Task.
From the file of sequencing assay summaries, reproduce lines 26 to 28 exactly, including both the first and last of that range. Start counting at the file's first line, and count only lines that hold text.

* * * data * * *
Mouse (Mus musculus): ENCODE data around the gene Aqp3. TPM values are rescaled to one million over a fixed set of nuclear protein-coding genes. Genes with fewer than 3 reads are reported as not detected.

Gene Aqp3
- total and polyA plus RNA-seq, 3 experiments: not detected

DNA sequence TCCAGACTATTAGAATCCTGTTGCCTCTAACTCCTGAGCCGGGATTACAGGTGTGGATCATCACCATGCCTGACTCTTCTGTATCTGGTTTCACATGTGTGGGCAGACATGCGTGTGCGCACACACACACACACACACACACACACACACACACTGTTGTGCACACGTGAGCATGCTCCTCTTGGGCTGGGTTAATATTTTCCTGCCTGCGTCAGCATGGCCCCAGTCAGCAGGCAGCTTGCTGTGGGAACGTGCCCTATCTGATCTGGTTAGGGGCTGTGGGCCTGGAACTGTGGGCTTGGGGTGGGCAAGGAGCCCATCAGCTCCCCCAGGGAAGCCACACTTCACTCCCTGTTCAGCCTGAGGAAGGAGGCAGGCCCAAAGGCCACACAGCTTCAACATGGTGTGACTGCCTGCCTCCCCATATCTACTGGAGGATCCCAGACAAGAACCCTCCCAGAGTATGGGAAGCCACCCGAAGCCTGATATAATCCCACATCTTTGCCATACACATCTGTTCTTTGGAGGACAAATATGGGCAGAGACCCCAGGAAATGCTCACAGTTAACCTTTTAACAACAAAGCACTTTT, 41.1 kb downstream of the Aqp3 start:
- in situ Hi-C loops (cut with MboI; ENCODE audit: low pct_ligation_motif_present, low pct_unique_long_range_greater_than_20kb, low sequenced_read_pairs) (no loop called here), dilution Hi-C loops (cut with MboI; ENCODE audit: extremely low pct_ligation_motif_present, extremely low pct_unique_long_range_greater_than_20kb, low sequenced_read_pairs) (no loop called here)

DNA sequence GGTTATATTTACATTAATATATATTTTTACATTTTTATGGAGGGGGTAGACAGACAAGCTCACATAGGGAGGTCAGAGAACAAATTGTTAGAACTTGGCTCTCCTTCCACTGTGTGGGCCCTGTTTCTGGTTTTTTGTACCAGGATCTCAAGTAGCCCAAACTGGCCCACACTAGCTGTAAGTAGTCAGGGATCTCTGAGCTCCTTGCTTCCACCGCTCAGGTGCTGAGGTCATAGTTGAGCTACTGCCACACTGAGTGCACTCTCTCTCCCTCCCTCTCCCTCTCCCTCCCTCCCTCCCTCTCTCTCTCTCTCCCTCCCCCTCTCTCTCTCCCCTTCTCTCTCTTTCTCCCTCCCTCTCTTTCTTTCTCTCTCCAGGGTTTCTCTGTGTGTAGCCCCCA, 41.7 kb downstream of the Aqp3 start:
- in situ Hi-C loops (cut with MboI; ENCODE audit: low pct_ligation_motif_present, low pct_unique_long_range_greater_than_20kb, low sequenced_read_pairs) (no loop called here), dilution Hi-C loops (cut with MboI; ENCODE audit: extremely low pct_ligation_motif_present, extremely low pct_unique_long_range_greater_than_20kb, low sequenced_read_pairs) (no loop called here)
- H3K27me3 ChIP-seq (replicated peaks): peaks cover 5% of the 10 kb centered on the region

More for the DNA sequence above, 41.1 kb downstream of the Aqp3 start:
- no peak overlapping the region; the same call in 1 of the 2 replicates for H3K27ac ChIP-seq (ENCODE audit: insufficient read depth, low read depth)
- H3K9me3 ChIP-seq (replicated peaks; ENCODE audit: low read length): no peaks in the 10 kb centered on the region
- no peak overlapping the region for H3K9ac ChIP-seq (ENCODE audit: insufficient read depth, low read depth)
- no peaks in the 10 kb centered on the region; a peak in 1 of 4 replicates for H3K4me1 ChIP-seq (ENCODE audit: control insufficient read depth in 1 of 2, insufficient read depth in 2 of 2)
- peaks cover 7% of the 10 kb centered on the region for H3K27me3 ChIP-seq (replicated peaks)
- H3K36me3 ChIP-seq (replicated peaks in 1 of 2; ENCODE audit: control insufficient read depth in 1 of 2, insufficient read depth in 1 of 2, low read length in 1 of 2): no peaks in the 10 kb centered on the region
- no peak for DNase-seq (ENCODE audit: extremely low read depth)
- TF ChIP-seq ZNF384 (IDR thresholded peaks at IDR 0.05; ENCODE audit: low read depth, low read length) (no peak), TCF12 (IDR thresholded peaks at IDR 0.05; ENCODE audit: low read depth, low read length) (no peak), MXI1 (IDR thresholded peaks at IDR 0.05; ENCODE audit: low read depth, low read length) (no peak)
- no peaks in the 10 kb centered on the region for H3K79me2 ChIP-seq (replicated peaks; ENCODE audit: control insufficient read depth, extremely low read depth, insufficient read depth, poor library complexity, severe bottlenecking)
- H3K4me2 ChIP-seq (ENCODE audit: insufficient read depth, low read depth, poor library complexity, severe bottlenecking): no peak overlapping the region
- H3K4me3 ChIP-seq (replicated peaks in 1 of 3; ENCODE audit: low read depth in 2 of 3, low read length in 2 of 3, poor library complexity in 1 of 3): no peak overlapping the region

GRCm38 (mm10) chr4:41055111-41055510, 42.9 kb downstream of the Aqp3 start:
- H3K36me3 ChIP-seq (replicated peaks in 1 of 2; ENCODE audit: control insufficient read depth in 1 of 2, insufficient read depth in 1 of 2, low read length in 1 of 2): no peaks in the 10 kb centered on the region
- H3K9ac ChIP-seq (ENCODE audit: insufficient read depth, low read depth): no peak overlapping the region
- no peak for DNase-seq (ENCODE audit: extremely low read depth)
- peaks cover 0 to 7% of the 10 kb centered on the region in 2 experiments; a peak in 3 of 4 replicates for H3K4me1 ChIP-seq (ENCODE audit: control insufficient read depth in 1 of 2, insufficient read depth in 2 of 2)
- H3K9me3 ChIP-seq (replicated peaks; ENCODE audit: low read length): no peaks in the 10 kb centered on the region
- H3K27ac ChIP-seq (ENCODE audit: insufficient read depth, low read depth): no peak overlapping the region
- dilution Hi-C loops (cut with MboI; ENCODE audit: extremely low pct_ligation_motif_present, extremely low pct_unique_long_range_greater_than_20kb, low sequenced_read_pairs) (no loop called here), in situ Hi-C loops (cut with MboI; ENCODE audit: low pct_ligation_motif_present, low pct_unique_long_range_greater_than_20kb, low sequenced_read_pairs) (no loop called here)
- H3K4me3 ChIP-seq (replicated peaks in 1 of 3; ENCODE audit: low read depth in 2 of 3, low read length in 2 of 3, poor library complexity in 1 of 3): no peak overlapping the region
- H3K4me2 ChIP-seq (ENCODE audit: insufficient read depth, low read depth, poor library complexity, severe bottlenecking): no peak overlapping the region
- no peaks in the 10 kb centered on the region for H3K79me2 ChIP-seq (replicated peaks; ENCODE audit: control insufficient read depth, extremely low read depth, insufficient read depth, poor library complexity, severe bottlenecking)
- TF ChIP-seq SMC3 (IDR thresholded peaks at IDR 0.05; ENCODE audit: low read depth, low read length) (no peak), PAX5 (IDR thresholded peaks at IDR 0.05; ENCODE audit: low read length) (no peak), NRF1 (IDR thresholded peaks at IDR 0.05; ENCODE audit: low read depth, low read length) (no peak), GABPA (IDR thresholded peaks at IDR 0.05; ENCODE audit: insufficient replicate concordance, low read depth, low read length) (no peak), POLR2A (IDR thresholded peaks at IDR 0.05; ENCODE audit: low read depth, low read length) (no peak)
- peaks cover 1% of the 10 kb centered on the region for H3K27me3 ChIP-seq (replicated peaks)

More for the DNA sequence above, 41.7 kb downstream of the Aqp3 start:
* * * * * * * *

- H3K9me3 ChIP-seq (replicated peaks; ENCODE audit: low read length): no peaks in the 10 kb centered on the region
- H3K27ac ChIP-seq (ENCODE audit: insufficient read depth, low read depth): no peak overlapping the region
- dilution Hi-C loops (cut with MboI; ENCODE audit: extremely low pct_ligation_motif_present, extremely low pct_unique_long_range_greater_than_20kb, low sequenced_read_pairs) (no loop called here), in situ Hi-C loops (cut with MboI; ENCODE audit: low pct_ligation_motif_present, low pct_unique_long_range_greater_than_20kb, low sequenced_read_pairs) (no loop called here)